Wow, spring is in full bloom and I find myself being pulled in ALL directions.  Gardening, writing, editing, query letters, conferences, local events, painting, bake sales, plant sales, and the usual plotting and planning!  I'm exhausted--I'm starting to loose focus.  And then I found the answer.  I began practicing the art of Yoga.  I've only attended two classes but I learned about a pose called Savasana.  Each yoga class has ended by dimming the lights and laying in a corpse-like pose which calms the brain and helps relieve stress.  Savasana relaxes the body, lowers blood pressure reduces headaches, fatigue and insomnia.  So while adding yoga to my already crazy schedule at first seemed like insanity, I'm learning how to relax as well as find balance and strength, and I've decided that these qualities are too important to leave out of my life.  I'm horrible at yoga but with practice I hope my body and my mind will benefit.

Perhaps try writing a scene depicting a character's mental tenacity as it remands stoic among a setting of chaos.  What physical ques would the character reflect?  What sources would the character draw upon?  Past experience, faith, serenity of mind, beauty of nature?  What do you draw upon?

Saturday, February 14, 2015

Cultural Inspiration

I LOVE to travel. Some of my fondest childhood memories are family vacations spent exploring Yellowstone, the Black Hills, the Northern Pacific Coast, Northern Saskatchewan, and the historical sites of Virginia, Maryland, and D.C. area.  My dad lived by the credo, "driving is the only way to truly see the land". Only once did he abandoned the car for a plane, and I believe if he could have found a way to drive to Hawaii, I never would have experienced air travel--at least not until I started discovering the world on my own during my college years.

Air travel is my primary method of travel these days only because I'm caught by the crazy American lifestyle which binds me with time constraints, but I long to re-experience the driving vacation. There is a truth to becoming part of the vacation, to immerse yourself into a different culture and view the world through new eyes.


I've recently returned from my annual trek to Cabo, Mexico.  Each year I try to experience a different aspect of the uniquely Cabo culture.  This year, because of my new low light camera lens, I focused on the celestial majesty that makes this region famous.  I still have much to learn, both about photographing night skies, and the local lore, but I'd say, I managed to capture a good sense of the magic.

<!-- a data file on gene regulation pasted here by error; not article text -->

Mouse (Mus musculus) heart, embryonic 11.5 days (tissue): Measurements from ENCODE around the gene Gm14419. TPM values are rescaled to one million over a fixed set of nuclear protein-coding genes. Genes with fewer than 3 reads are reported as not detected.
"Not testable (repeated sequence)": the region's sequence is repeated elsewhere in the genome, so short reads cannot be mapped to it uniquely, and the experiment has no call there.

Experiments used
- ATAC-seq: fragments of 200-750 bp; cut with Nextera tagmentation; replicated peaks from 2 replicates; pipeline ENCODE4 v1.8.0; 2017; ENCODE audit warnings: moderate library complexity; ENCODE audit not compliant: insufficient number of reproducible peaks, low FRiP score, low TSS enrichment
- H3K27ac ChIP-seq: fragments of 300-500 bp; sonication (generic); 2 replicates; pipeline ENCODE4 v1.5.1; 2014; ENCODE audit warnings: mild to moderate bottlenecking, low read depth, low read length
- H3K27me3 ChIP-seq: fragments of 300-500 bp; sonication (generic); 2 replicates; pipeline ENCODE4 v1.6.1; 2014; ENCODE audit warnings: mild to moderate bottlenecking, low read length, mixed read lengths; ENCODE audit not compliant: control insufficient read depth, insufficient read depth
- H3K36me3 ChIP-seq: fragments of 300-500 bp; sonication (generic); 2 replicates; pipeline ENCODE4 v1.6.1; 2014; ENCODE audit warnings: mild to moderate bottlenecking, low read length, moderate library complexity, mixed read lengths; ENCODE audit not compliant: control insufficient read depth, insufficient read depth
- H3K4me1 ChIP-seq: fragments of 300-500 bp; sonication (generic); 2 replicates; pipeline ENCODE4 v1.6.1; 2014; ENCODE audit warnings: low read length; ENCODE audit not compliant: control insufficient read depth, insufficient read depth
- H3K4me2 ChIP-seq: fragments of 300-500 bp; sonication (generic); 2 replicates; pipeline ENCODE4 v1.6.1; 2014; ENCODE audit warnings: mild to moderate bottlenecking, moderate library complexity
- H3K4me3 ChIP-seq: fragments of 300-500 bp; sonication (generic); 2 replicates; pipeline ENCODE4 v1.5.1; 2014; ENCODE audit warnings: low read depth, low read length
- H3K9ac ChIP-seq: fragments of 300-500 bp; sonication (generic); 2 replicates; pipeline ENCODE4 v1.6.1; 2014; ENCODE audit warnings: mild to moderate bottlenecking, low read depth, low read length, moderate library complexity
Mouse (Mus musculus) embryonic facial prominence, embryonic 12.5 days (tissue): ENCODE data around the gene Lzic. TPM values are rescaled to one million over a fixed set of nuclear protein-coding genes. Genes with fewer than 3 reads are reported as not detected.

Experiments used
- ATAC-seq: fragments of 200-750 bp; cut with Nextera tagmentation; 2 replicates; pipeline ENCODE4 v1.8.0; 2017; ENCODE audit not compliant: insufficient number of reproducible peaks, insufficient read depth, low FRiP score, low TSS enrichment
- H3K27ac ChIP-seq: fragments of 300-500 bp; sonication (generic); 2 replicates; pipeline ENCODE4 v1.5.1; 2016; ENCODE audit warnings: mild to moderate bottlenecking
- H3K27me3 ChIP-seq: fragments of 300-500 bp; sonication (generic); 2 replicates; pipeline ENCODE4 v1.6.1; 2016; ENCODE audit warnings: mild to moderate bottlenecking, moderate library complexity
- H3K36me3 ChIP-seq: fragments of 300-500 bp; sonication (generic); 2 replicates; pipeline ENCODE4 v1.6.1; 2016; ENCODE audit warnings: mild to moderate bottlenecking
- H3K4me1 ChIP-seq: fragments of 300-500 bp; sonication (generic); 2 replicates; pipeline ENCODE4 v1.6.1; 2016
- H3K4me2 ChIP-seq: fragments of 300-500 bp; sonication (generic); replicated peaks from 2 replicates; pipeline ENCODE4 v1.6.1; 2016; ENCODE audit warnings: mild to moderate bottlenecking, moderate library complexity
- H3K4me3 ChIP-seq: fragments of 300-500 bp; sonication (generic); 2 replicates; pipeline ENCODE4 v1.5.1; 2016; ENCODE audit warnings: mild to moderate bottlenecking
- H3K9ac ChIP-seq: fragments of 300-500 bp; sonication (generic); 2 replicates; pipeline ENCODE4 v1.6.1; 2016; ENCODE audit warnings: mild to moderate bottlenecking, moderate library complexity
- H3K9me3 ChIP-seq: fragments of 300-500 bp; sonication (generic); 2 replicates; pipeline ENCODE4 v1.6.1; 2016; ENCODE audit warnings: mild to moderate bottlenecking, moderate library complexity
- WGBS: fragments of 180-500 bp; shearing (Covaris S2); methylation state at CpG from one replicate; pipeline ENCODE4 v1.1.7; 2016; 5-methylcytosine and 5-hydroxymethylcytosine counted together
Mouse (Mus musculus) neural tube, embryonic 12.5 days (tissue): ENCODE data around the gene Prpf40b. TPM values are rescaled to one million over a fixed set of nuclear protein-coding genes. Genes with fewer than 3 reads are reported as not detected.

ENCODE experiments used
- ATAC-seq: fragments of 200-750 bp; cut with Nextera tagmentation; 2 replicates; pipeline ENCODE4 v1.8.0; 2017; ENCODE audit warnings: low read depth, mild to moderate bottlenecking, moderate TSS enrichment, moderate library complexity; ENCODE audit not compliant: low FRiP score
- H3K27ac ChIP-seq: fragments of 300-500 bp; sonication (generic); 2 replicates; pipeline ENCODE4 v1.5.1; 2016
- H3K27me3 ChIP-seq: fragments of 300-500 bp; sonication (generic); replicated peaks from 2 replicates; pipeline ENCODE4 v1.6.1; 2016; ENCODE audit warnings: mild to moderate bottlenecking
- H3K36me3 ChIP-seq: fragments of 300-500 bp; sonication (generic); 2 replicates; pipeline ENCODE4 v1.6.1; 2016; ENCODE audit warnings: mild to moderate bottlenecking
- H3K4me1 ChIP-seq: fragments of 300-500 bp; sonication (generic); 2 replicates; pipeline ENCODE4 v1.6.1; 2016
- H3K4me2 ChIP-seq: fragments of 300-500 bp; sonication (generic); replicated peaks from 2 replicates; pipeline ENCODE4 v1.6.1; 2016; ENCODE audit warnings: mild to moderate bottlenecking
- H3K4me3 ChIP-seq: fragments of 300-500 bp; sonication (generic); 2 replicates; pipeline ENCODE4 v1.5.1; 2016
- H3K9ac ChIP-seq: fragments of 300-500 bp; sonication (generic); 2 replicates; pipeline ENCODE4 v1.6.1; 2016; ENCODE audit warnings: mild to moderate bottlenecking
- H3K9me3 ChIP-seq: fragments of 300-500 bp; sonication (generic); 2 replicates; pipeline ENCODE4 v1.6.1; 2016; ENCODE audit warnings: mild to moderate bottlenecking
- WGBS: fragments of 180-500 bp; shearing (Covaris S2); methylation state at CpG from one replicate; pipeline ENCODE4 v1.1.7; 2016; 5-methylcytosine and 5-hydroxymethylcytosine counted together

This desire of mine to become completely immersed into a different culture is what drove me to study anthropology.  During the summer of my sophomore year of college I journeyed to Belize to work on an archaeological dig. Working in such an exotic environment made me realize that even though it maybe fun to do touristy things--living and truly experiencing a different culture is life changing.

The acute observations I gain by traveling in this manor expands my awareness of my own culture and beliefs as well as enlightens me to the host culture, giving me great insight which I incorporate into my writing.  We are all connected and yet different.

A friend recently introduced me to an adventure travel group whose main focus is the cultural experience; Wild Women Expeditions is a female based travel group I would love to join.  Maybe they could help me to fulfill my dream of indulging in an African Safari or enlightening me with the ancient rituals of Bali.  Even their Icelandic Pony adventure would combine both my love of horses and my need to learn about other cultures.

Nothing compares with my love of travel.  Photographing my experience as well as writing has helped me to relive my journeys even when I am bound to my computer as home.